I think .NET code always automatically zeroing any buffers being "new-ed". Does that mean the memory being controlled by GC is always dirty (if never been paged out) from the system's perspective?

  16. Matt says:

    @cheong: Yes. But then most allocations you get from the heap are made dirty because HeapAlloc puts stuff on the page. The memory that is "clean" is memory that you've mapped from a file, module or VirtualAlloc and haven't touched since. Heap allocations are almost always dirty, regardless of whether you zero them out or not.

  17. @cheong00 says:

    Yes. Newly committed pages are provided by the OS with all zeros in them (it can't give you pages with content, this could reveal very sensitive informations, from other processes or from the OS). Only if the process never write to such a page, not even zeros, the OS can be sure that it still contains only zero bytes.

    The .NET memory manager for sure does not track which sub-part of its memory arenas are still in that initial stage. It fills the heaps until there is no more free space, then triggers a GC to compact the used parts to the start of the heap. Its complicated enough so it should not care about the corner case of a page allocated but never touched.

  18. Nitpicker of the day :) says:

    > I think .NET code always automatically zeroing any buffers being "new-ed".

    Technically I think the specifications say memory will be initialized before managed code is run, not that it will always be zero-ed.

    This means that if you have a struct like:

    struct S

    {

     int a;

     int b = 1;

    }

    The CLR is free to zero memory and write the 1 later or it could write 00 00 00 00 01 00 00 00 directly, don't know.

  19. asdbsd says:

    So in theory, I can allocate a non-zeroed page, check it's contents, then do nothing until it gets paged out (and since it was non-dirty, trashed), and then access the page again and it's going to have a different random data in it?

  20. dave says:

    So aside from being a good programming practice,

    Not where I come from. In fact, the reverse. I fail you on code review if you pull stupid stuff like this:

       char buff[100];

       memset(buff, 0, sizeof buff); // <<< pointless waste of cpu cycles

       snprintf(buff, sizeof buff, …..);

  21. Matt says:

    @dave: I hope the reason you failed them on the codereview is because snprintf is an SDL banned function, rather than because of your premature optimisation relating to memset and CPU cycles (if a memset of your stack is the bottleneck in your program, something else has gone wrong).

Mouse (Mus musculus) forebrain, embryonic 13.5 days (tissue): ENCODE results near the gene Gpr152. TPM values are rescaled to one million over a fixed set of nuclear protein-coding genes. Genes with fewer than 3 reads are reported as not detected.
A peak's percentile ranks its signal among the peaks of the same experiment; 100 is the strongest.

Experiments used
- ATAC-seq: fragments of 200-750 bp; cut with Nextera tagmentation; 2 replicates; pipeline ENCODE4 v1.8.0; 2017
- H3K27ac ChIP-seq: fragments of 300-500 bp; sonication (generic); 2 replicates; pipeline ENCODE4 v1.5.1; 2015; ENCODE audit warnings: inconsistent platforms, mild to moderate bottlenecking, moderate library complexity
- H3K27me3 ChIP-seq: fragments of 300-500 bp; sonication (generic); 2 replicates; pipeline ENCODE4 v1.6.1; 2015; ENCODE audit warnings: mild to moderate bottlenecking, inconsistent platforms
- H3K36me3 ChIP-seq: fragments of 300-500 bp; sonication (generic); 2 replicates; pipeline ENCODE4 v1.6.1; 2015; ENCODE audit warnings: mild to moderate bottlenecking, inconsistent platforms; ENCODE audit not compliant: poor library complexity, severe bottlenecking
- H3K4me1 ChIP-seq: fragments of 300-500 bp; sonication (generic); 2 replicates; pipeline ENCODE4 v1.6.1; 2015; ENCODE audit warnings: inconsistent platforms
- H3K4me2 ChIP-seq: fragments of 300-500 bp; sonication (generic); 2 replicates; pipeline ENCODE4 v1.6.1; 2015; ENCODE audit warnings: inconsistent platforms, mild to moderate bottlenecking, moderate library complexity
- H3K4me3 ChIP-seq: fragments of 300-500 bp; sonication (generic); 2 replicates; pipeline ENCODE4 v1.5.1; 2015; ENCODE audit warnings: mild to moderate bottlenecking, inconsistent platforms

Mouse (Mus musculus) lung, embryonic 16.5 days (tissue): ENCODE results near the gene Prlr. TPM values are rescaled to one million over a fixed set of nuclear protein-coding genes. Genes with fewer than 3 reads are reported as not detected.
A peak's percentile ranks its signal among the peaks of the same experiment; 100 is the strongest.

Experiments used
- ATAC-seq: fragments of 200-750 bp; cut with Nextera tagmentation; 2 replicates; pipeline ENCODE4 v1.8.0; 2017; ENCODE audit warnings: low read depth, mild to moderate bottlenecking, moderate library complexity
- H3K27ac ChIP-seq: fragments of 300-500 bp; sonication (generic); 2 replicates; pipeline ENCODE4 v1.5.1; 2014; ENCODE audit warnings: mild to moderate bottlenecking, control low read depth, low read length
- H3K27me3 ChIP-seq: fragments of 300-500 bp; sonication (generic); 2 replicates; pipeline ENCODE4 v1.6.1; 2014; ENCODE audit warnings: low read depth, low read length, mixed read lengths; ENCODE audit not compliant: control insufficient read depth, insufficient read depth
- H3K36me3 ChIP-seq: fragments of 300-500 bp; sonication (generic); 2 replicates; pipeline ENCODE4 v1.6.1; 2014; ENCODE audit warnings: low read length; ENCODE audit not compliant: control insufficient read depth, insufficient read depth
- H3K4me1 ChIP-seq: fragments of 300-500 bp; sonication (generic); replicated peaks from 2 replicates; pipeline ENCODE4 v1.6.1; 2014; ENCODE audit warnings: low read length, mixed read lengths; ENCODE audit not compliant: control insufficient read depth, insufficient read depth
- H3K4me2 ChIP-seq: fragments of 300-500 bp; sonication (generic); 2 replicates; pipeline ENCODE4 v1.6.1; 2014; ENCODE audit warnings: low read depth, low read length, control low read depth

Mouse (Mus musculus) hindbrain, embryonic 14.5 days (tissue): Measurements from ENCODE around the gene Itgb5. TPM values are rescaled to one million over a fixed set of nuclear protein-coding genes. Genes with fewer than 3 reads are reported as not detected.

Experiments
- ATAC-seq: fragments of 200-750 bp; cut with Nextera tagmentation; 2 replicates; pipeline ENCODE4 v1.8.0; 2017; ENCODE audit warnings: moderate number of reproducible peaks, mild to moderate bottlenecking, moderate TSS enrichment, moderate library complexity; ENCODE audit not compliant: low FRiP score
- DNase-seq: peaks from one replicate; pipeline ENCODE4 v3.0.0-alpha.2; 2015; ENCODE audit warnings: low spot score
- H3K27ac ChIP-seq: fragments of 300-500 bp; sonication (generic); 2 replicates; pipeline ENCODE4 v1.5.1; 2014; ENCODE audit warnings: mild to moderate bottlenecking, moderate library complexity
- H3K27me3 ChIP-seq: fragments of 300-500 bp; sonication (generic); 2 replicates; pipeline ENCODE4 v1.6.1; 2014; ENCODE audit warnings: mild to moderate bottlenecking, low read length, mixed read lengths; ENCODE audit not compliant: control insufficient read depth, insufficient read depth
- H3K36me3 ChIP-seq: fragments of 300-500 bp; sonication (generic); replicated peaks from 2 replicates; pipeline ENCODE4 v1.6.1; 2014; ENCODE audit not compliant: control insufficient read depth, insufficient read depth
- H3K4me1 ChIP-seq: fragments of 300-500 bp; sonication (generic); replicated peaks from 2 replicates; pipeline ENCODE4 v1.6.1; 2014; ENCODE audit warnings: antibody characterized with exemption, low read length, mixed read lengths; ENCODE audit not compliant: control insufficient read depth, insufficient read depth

22. @asdbsd says:

    No. You can't allocate a non-zeroed or mapped page from the kernel. It's true that when you allocate a zeroed page, check that it's full of zeros and come back to it later that you might be seeing DIFFERENT zeroes, but that's not going to affect your app.

  23. dave says:

    @Matt

    snprintf is perfectly well-behaved. It never writes beyond end of buffer and it always zero-terminates the result (I agree my example code should have checked the return value).  

    See the C99 specification.

    Perhaps you're getting confused with the ill-designed Windows equivalent which does not guarantee termination?

    I'm programming in standard C rather than a vendor-specific language, apologies for not saying so.

    As far as whether it's a bottleneck: well, probably not, though reflexive zeroing every single buffer will likely be measurable. But really I want programmers to not write lines of code that have no good reason for existing. I want them to think.

  24. asdbsd says:

    @dave: Mind is a resource. There's only so much of thinking that can be done until you're tired. What's the point of making someone's life miserable and forcing them to think on stuff which doesn't matter?

    It's enough that they understand that maybe in some cases zeroing isn't needed, but it hurts nobody. Knowing that, they can decide to just zero out everything and pay their attention to something important instead. That is the reason for those lines of code.

  25. dave says:

    We're getting OT here, but I claim that mindless programming, as exemplified by knee-jerk coding of function calls that you don't need to code, is a major source of software problems. My aim is not to make life miserable for anyone, but to build competent and professional programmers.

  26. Matt says:

    @dave:

    Just as a case-in-point, Microsoft have had tons of critical security updates by failing to zero stack buffers in the past, and accidentally having stack-garbage treated as valid (http://www.iss.net/…/HTML_IE_Uninitialized_Memory_Corruption.htm)

    I am not aware of any security vulnerability being caused by excessive initialization of variables. Indeed, if it's obviously superflous, the compiler will remove the memset (since memset is a compiler intrinsic for Visual Studio and why SecureZeroMemory had to be introduced).